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A Feature Review of
Burning Bush 2.0: How Pop Culture Replaced the Prophet
Paperback: Abingdon Press, 2015
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Reviewed by Danny Wright
In Burning Bush 2.0: How Pop Culture Replaced the Prophet, Paul Asay, from the often-visited website www.unplugged.com, takes the reader on a journey through pop culture’s music, movies, television shows and video games in order to experience God’s message that extends to each of us through those various forms of communication. Asay knows that we search for God in all of our stories and that we need to make sure we do not miss his revelations as we live in this storied existence. He wants to help us hone our ability to be sensitive to the Spirit’s guidance as we live, move and have our being in God and shuffle through this God-created, God-soaked and God-sustained world in which He is not very far from any one of us. Each chapter begins with a quote that focuses the reader and prepares them for the journey of the following pages as he begins to bounce back and forth through a variety of references to well-known media.
In the first chapter, Asay points out that God often communicates with stories because they have a way of sneaking up on us with the truth. He also encourages the reader to be responsible in what they watch and reminds us that God speaks into the darkness and brings light, but that we have to always remain vigilant with the choices that we make. Our minds, hearts and spirits must remain engaged.
The author moves on to discuss superheroes and the need to live up to our responsibility and destiny while referencing the likes of Superman, Hellboy, Professor X and Captain America among others. Asay then ruminates on dystopian movies and how monumental struggles tend to bring out the best in human character and remind us to fight for each other and what really matters. He even points out that when hope ceases to be reasonable, it becomes most useful, as he weaves his way through movies like The Hunger Games, 2012, Children of Men and Noah. Every end offers a new beginning.
In the chapter on monsters, we learn from G. K. Chesterton that fairy tales don’t teach children about the bad and ugly, but that they provide the child a hero that can slay the dragon that they have already known all too intimately. Asay also talks about the twisted justice for horror movie characters who choose immoral acts and often end up reaping a certain demise, all the while urging us to learn to run toward the light.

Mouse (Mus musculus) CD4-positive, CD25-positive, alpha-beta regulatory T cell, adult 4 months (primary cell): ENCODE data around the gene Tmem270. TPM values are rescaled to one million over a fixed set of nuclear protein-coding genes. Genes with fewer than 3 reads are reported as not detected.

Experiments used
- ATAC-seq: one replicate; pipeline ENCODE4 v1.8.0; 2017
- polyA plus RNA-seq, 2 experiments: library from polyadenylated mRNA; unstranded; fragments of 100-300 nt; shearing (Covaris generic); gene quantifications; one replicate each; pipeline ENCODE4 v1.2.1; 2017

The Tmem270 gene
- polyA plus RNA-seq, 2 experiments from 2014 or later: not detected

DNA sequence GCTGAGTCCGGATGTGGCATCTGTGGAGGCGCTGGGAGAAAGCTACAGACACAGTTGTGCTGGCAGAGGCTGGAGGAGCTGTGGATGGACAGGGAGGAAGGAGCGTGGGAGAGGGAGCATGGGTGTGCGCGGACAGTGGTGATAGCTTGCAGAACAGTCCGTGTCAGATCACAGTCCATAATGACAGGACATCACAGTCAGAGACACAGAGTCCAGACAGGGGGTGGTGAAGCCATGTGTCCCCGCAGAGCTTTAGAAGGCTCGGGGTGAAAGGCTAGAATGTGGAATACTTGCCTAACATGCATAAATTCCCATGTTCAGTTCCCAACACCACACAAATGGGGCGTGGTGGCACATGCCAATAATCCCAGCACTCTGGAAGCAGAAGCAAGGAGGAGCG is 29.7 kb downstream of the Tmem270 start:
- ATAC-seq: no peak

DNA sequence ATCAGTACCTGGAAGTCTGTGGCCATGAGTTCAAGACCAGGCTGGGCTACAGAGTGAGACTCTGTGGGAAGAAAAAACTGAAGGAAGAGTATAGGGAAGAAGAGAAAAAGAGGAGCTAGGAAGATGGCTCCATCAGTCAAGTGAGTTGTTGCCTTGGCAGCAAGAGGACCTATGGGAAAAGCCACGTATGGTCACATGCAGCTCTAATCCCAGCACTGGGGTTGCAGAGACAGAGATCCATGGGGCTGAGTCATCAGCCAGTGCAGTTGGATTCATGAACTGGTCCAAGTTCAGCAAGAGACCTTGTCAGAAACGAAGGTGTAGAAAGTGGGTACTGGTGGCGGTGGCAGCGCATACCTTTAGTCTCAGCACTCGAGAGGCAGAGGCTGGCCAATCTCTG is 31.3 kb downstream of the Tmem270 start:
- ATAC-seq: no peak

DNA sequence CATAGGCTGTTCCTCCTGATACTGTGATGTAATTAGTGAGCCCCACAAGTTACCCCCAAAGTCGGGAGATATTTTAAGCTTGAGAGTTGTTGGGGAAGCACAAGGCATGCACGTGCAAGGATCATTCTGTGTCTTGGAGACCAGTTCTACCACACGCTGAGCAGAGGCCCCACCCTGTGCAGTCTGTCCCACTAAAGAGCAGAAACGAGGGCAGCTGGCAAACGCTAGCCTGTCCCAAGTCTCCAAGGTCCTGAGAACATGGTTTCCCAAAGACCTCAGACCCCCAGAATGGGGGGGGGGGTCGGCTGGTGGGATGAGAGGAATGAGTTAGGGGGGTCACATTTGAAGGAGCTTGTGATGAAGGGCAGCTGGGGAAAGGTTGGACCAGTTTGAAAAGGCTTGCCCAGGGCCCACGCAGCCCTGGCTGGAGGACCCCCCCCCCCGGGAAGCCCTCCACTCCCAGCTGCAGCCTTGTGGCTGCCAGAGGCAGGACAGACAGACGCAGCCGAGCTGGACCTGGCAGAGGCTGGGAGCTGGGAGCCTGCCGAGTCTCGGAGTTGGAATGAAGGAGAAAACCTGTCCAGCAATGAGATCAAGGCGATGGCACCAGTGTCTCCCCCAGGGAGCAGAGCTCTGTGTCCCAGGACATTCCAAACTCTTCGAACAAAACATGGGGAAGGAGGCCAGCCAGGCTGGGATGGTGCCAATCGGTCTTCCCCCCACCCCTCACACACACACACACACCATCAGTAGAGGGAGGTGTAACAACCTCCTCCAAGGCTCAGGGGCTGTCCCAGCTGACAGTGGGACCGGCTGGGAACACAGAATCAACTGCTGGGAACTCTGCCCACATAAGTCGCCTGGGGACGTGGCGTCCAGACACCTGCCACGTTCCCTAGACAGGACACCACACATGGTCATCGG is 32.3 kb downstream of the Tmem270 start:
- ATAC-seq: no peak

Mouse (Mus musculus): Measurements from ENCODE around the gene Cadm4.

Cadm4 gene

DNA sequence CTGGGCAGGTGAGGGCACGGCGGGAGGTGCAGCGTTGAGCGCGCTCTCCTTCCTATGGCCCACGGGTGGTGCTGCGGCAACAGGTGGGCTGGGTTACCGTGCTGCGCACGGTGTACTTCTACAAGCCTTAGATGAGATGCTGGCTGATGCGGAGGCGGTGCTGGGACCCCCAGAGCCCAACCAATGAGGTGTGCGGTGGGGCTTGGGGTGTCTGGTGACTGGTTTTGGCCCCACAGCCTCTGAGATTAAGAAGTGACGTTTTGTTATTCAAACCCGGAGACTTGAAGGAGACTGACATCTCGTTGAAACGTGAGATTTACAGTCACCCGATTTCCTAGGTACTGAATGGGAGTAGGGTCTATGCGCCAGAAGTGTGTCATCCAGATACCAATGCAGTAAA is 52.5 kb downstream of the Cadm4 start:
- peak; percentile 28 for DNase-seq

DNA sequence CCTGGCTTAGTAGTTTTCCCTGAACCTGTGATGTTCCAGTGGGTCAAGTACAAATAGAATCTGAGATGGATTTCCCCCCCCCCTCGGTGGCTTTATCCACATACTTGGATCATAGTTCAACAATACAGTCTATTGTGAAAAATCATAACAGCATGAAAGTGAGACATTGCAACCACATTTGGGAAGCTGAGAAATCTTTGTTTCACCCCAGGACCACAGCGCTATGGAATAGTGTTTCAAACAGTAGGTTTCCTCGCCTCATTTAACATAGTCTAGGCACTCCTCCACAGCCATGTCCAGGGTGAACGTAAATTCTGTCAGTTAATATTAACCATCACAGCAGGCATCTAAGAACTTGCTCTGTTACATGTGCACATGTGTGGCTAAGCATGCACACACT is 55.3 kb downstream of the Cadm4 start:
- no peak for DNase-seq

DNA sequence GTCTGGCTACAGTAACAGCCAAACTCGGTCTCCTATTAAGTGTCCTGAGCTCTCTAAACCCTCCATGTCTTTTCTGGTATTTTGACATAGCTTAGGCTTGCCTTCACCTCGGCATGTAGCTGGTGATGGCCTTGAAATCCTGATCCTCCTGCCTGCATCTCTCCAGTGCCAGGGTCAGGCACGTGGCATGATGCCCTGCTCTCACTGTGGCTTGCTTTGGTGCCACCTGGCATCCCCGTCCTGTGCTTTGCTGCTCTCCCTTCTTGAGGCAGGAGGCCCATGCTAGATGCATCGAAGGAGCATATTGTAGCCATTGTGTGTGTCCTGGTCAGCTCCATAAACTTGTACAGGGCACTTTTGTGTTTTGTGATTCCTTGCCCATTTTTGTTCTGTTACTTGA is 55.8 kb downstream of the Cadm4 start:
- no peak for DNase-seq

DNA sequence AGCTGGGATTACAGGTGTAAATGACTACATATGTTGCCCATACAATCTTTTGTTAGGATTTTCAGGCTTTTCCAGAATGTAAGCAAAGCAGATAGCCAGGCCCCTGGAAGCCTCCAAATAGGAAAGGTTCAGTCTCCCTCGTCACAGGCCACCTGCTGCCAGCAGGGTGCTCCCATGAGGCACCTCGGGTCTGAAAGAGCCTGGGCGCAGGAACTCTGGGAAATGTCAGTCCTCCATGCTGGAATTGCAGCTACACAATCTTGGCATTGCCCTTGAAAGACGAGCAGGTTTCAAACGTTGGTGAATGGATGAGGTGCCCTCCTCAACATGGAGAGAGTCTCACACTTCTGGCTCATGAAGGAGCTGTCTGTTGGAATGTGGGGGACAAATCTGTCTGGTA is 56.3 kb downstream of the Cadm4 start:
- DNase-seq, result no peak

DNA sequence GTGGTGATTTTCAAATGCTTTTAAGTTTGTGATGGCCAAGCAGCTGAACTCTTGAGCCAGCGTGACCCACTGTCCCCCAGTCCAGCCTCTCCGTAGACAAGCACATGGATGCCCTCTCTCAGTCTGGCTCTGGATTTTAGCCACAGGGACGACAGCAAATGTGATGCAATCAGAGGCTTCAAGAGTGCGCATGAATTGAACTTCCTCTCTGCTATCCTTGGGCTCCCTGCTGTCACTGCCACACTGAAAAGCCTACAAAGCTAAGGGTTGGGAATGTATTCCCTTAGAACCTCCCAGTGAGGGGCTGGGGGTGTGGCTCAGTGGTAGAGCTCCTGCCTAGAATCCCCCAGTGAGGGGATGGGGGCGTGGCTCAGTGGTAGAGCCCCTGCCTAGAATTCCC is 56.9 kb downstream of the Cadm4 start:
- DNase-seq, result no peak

There is also a lengthy discussion about zombies and the genre that has built up around them. He spends a good portion of that chapter writing about the difference between the plot lines of Warm Bodies and I Am Legend, and then turns his focus on questioning the way Christians practice their faith in this world. He urges that we need to learn to attract people via love and that we have to make sure that we do not sequester ourselves away in holy fortresses.
The chapter on pain and animated features ushers in some of Asay’s most moving exegesis. He talks about how children often understand unfairness and pain better than adults. As he centers in on the movie Up, he forces me to tear up all over again as he explains that we cannot afford to be sidetracked from life and must listen to God as He shouts through pain’s megaphone.
Asay then discourses about television antiheroes by walking us through shows like 24, Breaking Bad, Dexter, The Americans and The Sopranos. He believes we like these characters because they dance the line, struggling to find the black and white in a gray world. We see ourselves in these characters and realize that we are in need of a saving help that cannot come from our own mix of merits and demerits.
As Asay discusses reality television, he talks about the positive and negative Christian examples that have surfaced over the years with shows like American Idol, Duck Dynasty, The Real World and American Bible Challenge. He emphasizes that we need to learn to sit down at the table and pray together, and hopes that viewers will be able to sift through the vast array of Christian characters and find some good examples.
Asay believes “music is perhaps the entertainment world’s most powerful conduit to the soul, the most personal expression of emotion and spirituality there is.” In the section on music, he journeys through the works of bands like U2, Mumford & Sons, Owl City and Switchfoot while talking about how real faith and an understanding of the good news shows up in a real world. He then turns his focus to video games and their ability to help us learn to make the everyday, real life ethical choices because of the practice they offer us in the fantastical world. He posits that video games offer gamers an opportunity to learn about moral law, and the fact that our choices not only affect us, but that they have implications for the world around us whether it’s in Epic Mickey, Skyrim, Grand Theft Auto or Bioshock.
In the end, Asay advocates that we should look for God’s fingerprint in all of the stories that we love, watch, listen to and experience. He reminds us that we need to know our limits and stick to them, and stresses that if we want to know what God might be saying to us now that we need to know what He has told us before. We need to know the Word, spend time in prayer and actively watch and listen–probing, researching, questioning and conversing about all that we are being fed from the screen, print and airwaves. The book concludes with some practical discussion starters and encourages us to realize that the best stories never end.
C. Christopher Smith is the founding editor of The Englewood Review of Books. He is also author of a number of books, including most recently How the Body of Christ Talks: Recovering the Practice of Conversation in the Church (Brazos Press, 2019). Connect with him online at: C-Christopher-Smith.com